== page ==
Source: cbp.gov/sites/default/files/documents/insufficiency.pdf

What are the Different Types of Customs Bonds?

A continuous customs bond lasts for one year and allows imports to come into the United States continuously during that time.

What is an  Import Bond?

This is the gold stand standard of bonds when it comes to importing. Activity Code 1 Import bonds are required by importers to clear U.S ports of entries.

What is a Drawback Bond?

A drawback bond, known as a Activity Code 1a bond, allows for importers to receive up to a 99% refund of all duties paid as long as the goods were exported out of the U.S.

What is a Custodian Bond?

An Activity 2 - Custodian bond covers specific bonded merchandise working through businesses such as warehouses, carmen, container stations and carriers. These goods are known as in-bond.

What is an International Carrier Bond?

Activity 3 - International Carrier Bonds covers the goods, the passengers involved and the overtime involved for those working to clear international goods.

What is an FTZ Bond?

An Activity 4 - Foreign Trade Zone Bond is needed for Custom Clearance in non U.S. territories. This covers your goods in foreign areas and also keeps the goods secured when they are built or repacked outside of U.S. territories.

What is an Airport Security Bond?

The Activity Code 11 - Airport Security Bond is utilized for companies you outsource to move goods to secure areas of airports. This applies to employees in all areas of the airport that handle your goods as well.

What is an Importer Security Filing Bond?

Activity Code 16 - Importer Security Filing Bonds are needed for each ISF filing to help protect against and oversee fines and penalties that may occur for late ISF Filings.

  • Activity Code 1   - Import Bond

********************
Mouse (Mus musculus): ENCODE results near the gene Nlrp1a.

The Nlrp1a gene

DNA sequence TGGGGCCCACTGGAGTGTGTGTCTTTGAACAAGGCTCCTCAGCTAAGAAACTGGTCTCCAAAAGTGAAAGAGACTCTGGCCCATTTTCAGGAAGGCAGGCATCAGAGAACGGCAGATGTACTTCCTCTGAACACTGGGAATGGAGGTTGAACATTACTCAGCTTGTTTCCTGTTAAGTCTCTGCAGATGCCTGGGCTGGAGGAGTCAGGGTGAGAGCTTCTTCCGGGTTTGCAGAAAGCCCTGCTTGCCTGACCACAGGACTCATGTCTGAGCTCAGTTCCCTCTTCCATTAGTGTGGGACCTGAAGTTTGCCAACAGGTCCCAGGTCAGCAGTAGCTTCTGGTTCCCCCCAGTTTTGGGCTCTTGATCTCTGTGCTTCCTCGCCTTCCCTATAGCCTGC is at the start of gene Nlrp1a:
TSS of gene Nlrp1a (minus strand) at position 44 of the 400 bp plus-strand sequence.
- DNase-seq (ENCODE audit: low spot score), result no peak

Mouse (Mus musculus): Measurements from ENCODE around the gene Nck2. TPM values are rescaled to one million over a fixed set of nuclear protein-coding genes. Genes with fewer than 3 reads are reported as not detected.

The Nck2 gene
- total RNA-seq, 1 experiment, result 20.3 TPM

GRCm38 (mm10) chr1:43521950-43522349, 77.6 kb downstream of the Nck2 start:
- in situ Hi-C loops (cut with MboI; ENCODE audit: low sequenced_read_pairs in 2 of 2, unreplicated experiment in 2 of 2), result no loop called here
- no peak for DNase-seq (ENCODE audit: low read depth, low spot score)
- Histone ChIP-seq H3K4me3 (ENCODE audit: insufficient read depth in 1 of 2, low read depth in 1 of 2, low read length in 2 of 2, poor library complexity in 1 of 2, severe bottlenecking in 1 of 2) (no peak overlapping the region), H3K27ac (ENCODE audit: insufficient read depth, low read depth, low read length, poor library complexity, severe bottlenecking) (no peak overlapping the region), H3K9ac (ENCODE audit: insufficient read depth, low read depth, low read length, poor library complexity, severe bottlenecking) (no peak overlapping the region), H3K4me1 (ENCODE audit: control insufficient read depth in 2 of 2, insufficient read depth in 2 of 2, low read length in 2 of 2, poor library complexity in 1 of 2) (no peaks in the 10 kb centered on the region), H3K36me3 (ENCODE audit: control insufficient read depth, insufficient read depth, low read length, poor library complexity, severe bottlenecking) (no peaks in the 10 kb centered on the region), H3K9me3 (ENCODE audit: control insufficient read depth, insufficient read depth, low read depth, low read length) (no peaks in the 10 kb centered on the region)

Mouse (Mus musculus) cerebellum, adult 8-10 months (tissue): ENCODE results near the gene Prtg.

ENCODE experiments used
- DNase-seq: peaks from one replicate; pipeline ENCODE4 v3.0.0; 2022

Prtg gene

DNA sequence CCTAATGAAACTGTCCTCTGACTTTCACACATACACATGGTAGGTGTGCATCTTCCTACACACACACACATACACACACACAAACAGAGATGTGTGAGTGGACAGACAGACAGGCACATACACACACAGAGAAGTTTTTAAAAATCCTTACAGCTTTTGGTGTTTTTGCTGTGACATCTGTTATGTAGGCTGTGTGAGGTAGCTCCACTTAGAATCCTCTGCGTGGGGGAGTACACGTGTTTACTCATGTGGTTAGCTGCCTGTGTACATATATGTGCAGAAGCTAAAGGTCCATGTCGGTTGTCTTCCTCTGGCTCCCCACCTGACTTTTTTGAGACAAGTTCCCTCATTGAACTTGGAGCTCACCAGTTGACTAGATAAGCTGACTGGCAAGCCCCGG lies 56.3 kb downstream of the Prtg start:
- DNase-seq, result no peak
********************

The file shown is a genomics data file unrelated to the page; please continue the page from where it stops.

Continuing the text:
• Activity Code 2   - Custodian of Bonded Merchandise Bond   
  • Activity Code 3   - International Carrier Bond
  • Activity Code 3a - Instruments of International Traffic
  • Activity Code 4   - Foreign Trade Zone Board
  • Activity Code 11 - Airport Security Bond
  • Activity Code 16 - Importer Security Filing Bond  

What is the Most Common Type of Importer Bond?

The single entry bond and the continuous bond in Activity Code 1 are the bonds that importers use most often to clear Customs. Read on to learn more.

What is a Single Entry Bond?

A single entry bond is for importers that import a single shipment for a specific port of entry.

Single Entry Bond Definition and When I Need It

This type of customs bond works well if you only import goods that have a low cost value occasionally. This option is ideal for companies that typically import less than four shipments into the U.S. per year.

How Much is a Single Entry Bond?

The value of the bond you need can vary too. At minimum, a single entry bond should be worth the value of the goods you are importing, plus any applicable duties, fees and taxes. If your imports are regulated by another federal agency, you’ll need to get a bond worth 3 times the value of the goods imported.This means that if you are importing $8,000 in toys regulated by the Consumer Product Safety Commission, you’ll need a bond worth at least $24,000.

Are you shipping your imports by sea and using a single entry bond? You’ll be required to obtain additional bond coverage to meet International Security Filing (ISF) regulations if you are shipping goods by sea.
36% of CBP trade seizures were related to Intellectual Property Rights (IPR)
Source:https://www.cbp.gov/newsroom/stats/trade
Trade seizures related to intellectual property rights

What is a Continuous Bond in Customs?

A continuous bond covers all of an importer’s shipments with international carriers at all US ports of entry for an entire year.

Continuous Bond Definition and When I Need It

A US customs continuous bond is important for importers and shippers with a large number of entries that use several ports of entry annually. This type of customs bond also handles shipments with high value.

Do I Need a Continuous Bond?

A US customs continuous bond is important for importers and shippers with a large number of entries that use several ports of entry annually. This type of customs bond also handles shipments with high value.

How Do I Renew My Customs Bond?